Primary elections are Tuesday, and ballots that will ultimately determine candidates’ political futures, many of them mailed in, are already being tabulated.
Ahead of the big day, reporters from The Salt Lake Tribune spoke with Lt. Gov. Deidre Henderson and longtime Salt Lake County Clerk Sherrie Swensen about what Utah voters should know concerning the state’s vote-by-mail system, new districts and election security measures.
Here are some things to keep in mind before this year’s midterms.
Utah’s primary elections will be held on Tuesday, June 28, and the winners will advance to the Nov. 8 general election.
Ballots have been sent to all active registered voters, and residents can choose whether to vote by mail or cast their ballots at a physical location. If they have not already, qualified individuals can register to vote in person up to and on election day. Unaffiliated voters still have the opportunity to register with a party as well.
However, the deadline to switch one’s voter affiliation from one party to another has passed. In order to stop “party raiding,” the State Legislature voted in 2021 to restrict when voters could switch affiliations during election season. In Utah, Republican primaries are closed, meaning only Republican-registered voters can participate, and Democratic primaries are semi-closed so that only party-affiliated or unaffiliated voters can cast ballots.
Initial vote totals will drop Tuesday night, and the final results will be announced once all in-person and mail ballots have been counted.
Voters can learn more about candidates, check the status of their ballots and update their registration and mailing addresses at vote.utah.gov.
New congressional and state districts
Utah’s congressional boundaries are redrawn every decade, and maps conceived by state lawmakers were rushed through the Legislature and signed into effect by the governor last year. That means some voters may find themselves casting ballots in entirely different races than in years prior.
Among other changes, the newly drawn maps split Salt Lake County into each of Utah’s four congressional districts.
The redistricting has drawn criticism from residents. A group of stakeholders is suing the Legislature, the Utah Legislative Redistricting Committee and state officials, including Henderson, for drawing and adopting maps they say constitute an illegal gerrymander.
In addition to the new congressional boundaries, Utahns may also find themselves in unfamiliar state districts for House, Senate and Board of Education races.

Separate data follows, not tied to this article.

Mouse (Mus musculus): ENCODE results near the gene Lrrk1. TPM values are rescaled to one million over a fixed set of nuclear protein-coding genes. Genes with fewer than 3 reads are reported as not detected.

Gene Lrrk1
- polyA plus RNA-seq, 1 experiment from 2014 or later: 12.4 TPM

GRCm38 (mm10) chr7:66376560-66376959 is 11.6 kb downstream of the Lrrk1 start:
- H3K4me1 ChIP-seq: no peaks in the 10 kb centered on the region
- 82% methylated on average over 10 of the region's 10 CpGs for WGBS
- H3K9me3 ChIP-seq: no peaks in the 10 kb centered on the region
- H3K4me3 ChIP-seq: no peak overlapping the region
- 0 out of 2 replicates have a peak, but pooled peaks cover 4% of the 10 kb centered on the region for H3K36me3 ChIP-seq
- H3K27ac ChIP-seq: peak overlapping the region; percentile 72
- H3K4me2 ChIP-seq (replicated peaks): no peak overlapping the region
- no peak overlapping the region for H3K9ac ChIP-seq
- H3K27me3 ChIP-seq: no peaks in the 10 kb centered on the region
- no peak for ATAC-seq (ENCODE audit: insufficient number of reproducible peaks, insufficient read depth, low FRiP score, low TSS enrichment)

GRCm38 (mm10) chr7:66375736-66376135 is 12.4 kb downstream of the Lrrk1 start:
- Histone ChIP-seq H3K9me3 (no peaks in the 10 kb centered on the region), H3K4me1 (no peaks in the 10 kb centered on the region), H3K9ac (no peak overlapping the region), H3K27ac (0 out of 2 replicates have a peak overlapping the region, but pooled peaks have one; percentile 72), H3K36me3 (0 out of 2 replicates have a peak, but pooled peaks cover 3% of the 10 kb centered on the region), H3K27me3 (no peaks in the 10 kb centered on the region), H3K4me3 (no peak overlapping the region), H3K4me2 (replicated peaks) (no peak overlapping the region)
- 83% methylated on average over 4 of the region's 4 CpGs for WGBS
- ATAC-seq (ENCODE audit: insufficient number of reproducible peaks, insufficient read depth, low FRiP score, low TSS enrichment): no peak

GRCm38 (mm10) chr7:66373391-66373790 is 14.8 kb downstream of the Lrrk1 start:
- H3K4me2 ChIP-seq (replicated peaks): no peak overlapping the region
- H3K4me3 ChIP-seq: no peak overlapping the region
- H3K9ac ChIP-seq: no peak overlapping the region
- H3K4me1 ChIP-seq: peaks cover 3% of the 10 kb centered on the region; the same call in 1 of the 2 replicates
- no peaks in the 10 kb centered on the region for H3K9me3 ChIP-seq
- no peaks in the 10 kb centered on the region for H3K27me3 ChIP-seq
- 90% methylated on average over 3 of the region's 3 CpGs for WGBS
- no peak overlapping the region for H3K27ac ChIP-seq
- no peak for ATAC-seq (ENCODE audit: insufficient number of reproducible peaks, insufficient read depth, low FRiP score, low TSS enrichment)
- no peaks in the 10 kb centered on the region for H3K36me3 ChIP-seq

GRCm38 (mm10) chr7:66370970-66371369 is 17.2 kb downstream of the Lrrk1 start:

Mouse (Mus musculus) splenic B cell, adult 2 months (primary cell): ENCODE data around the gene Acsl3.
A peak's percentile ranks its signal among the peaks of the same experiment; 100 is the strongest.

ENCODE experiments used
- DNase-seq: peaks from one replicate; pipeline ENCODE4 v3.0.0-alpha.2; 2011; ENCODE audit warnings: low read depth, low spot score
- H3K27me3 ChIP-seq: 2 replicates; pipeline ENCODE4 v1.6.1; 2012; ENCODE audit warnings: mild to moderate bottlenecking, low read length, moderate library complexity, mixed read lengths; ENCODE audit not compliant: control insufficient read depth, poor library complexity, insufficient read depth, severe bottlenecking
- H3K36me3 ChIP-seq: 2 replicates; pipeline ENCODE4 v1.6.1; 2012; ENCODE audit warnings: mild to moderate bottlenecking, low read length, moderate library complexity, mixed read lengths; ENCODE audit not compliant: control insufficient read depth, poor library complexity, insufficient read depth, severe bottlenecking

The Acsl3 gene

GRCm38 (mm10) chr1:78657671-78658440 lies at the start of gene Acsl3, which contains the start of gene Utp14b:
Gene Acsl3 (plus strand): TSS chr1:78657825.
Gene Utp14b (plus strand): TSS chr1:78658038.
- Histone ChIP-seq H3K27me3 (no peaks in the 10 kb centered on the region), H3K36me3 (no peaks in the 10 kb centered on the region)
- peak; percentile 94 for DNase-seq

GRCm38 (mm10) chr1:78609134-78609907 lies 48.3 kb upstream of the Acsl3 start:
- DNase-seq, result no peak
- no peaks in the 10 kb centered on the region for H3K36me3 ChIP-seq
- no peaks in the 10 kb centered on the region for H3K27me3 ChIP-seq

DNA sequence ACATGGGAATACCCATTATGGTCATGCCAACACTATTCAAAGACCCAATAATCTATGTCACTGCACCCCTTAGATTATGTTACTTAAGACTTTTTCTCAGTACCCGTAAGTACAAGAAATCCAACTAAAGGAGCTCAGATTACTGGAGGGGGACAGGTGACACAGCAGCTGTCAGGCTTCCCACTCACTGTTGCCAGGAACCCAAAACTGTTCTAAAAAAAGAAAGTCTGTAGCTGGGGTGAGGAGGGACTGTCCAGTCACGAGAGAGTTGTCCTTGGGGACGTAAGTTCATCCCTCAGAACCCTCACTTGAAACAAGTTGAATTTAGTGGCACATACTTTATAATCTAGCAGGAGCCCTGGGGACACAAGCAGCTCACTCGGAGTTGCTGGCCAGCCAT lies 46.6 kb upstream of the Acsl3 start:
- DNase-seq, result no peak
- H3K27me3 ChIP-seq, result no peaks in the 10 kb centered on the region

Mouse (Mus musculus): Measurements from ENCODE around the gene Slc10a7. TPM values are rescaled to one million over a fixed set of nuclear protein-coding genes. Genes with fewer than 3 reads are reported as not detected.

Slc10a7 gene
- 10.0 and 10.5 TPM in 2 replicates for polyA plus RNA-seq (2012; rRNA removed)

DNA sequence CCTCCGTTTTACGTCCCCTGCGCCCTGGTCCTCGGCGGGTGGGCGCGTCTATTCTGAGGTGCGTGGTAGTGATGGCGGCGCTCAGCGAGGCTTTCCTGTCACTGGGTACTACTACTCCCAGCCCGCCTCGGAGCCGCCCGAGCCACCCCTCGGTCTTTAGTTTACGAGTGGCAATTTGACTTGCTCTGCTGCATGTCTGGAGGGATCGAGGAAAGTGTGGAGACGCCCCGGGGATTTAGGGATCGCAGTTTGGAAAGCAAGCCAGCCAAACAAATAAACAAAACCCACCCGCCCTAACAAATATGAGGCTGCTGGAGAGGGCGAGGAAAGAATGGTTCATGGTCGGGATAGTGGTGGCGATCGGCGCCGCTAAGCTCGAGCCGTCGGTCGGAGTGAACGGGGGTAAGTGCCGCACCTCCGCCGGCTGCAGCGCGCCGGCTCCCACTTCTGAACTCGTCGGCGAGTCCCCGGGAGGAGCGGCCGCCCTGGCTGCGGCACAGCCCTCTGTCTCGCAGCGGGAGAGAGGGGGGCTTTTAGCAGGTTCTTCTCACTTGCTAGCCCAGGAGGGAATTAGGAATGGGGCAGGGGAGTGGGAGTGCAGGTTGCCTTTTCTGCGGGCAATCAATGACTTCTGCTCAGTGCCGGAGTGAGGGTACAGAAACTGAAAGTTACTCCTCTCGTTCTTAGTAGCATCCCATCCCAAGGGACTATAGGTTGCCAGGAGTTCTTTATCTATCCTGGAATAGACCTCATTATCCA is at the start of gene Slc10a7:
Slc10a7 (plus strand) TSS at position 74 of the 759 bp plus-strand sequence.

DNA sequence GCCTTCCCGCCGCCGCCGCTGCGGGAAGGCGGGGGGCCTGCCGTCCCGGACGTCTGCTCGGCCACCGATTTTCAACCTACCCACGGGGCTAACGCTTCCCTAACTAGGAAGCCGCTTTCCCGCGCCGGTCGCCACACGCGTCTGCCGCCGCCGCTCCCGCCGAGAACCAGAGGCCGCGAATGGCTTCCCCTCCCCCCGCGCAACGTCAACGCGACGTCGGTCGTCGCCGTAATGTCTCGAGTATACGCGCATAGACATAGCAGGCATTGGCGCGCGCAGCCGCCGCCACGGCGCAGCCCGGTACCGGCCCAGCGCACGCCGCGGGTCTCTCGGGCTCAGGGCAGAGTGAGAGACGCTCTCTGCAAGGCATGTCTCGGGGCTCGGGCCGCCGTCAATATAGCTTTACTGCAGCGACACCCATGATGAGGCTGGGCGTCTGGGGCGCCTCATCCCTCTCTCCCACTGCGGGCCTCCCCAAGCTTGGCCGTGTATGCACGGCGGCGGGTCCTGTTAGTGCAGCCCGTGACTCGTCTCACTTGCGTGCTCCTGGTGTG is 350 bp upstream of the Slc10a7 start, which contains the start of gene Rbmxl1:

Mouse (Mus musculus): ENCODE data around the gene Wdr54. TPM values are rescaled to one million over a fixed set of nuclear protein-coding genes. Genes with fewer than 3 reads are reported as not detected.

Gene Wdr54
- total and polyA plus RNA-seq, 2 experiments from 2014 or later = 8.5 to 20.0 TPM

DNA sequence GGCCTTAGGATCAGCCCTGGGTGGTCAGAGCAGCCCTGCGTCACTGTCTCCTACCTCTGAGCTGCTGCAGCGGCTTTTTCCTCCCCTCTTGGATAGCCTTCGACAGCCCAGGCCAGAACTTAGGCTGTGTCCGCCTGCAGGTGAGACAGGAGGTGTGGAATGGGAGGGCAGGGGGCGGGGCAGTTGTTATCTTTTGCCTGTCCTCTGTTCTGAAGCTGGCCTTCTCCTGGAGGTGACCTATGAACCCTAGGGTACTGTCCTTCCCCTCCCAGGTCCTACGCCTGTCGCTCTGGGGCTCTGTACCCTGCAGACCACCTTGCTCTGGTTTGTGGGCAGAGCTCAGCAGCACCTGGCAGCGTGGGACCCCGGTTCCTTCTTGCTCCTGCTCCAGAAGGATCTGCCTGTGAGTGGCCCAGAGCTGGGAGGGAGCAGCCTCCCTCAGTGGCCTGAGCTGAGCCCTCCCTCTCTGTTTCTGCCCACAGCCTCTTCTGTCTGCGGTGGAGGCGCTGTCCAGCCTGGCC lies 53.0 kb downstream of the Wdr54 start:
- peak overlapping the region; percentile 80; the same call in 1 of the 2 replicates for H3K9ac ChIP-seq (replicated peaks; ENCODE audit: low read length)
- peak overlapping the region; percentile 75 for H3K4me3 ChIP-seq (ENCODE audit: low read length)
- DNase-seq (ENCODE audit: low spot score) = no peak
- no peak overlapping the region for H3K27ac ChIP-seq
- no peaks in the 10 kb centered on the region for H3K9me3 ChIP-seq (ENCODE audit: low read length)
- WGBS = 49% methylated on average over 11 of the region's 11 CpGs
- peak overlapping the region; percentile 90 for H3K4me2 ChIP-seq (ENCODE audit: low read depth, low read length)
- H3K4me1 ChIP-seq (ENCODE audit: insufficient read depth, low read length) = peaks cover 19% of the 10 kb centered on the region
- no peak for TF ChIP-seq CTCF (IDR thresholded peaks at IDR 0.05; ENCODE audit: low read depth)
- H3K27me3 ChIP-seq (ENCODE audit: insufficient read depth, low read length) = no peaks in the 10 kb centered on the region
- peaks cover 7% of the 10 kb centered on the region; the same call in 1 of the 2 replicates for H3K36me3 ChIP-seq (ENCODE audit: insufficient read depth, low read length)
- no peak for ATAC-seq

Is vote-by-mail secure?
Utah employs universal vote by mail, and Henderson expressed confidence in the system.
“Our mail-in ballots, I think, are actually probably one of the most secure ways that we could be administering an election,” she said, “with all of the different multiple layers of security that we have in place.”
Specifically, mail ballots come equipped with unique barcodes that are tied to specific voters, ensuring they can only vote once. Voters are also required to sign their ballots, and their signatures are checked against ones kept on file in a voter registration database. If they don’t match, the ballot is flagged, and the voter is notified and given the opportunity to “cure” the ballot or reject it.
Henderson also pointed to multiple audits that happen before and after elections, as well as precautions such as never connecting voting equipment to the internet in the interest of cybersecurity, following specific chain of custody processes and allowing members of the public to witness audits and ballot counting.
On Friday, Salt Lake County Clerk Sherrie Swensen walked Tribune reporters through the process of tabulating mail ballots, which you can watch below.
New election security measures
Henderson said, year over year, the state makes improvements to its election system.
“I am very supportive of anything that makes our elections more secure and accessible to people,” she said. “And we can have both.”
During this year’s legislative session, a bill that imposed numerous new security measures was signed into law.
HB313 mandates 24-hour video surveillance at unattended ballot drop boxes, directs the lieutenant governor to do a yearly audit of the voter registration database and requires that voters who did not show valid voter identification when they registered to do so when they vote.
While noting that she was on board with most of the bill’s changes, Swensen said the surveillance camera requirement represents an intrusion of privacy and tries to solve a problem she doesn’t think exists. According to her, anyone can access the video footage, and her office has already received several GRAMA requests.
“It wasn’t to protect the ballot boxes,” she said. “It was to prevent what they perceived as an issue with potential ballot harvesting, which I have not even heard of that happening.”
She also took issue with the legislation’s mandate about voter identification. Years ago, residents were not required to provide identification when they registered to vote, and now she is scrambling to collect that information from those individuals.
If Salt Lake County residents have any concerns, she encouraged them to call her office.
If you would like to know more about the primary candidates competing in national races, you can find The Tribune’s guide here. For more information about state candidates participating in primaries, click here.
Correction, June 27, 11:38 a.m. • This story has been updated to clarify that unaffiliated voters can still affiliate with a party up to and on election day.